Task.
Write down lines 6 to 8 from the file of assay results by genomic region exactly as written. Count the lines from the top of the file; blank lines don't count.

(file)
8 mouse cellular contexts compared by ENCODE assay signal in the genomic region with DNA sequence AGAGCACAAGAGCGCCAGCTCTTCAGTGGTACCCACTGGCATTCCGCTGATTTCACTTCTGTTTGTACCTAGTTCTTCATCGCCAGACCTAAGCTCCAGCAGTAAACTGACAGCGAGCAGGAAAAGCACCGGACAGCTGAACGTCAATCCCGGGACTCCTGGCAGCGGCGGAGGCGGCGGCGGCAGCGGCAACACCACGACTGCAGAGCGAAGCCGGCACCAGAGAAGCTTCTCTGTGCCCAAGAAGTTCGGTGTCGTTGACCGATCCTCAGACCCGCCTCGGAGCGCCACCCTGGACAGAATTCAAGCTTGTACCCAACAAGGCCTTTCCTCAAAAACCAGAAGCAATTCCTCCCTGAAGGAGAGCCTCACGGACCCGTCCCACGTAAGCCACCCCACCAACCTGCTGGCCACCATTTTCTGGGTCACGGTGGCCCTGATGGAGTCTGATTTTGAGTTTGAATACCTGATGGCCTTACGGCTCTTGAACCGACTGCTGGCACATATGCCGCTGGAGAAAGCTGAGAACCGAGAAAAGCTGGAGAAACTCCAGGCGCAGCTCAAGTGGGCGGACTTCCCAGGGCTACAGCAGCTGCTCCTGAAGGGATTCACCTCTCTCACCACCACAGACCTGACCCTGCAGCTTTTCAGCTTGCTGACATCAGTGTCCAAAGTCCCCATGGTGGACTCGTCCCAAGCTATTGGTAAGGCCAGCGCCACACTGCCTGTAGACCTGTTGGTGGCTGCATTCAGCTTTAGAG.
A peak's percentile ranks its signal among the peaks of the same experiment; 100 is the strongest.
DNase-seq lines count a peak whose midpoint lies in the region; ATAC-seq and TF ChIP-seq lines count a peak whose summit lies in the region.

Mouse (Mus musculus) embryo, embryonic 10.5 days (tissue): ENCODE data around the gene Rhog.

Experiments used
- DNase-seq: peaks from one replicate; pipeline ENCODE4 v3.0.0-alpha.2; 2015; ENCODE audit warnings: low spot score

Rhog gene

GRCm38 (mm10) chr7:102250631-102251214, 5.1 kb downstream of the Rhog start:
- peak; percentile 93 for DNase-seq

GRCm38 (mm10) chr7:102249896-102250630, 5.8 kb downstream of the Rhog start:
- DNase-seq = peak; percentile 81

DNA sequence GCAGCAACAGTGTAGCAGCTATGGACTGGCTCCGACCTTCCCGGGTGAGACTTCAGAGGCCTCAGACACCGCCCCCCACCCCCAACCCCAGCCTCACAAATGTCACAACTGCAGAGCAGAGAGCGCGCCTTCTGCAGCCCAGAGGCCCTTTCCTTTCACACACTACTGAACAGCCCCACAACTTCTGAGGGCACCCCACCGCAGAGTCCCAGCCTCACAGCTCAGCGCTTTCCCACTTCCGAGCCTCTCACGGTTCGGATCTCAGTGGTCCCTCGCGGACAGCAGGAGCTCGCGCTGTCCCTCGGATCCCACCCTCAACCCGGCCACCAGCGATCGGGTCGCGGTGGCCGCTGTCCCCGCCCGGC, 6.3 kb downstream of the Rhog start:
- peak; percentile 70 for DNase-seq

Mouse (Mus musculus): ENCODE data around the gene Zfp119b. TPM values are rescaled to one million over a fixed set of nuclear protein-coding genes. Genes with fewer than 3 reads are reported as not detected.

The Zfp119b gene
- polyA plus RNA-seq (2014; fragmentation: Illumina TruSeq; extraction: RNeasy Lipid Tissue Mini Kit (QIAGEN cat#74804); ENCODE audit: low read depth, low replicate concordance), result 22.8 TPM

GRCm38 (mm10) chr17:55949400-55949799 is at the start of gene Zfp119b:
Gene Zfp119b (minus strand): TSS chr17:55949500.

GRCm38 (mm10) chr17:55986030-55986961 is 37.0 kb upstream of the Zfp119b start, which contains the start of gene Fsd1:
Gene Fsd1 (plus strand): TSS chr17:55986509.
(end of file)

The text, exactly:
- DNase-seq: peaks from one replicate; pipeline ENCODE4 v3.0.0-alpha.2; 2015; ENCODE audit warnings: low spot score

Rhog gene

GRCm38 (mm10) chr7:102250631-102251214, 5.1 kb downstream of the Rhog start: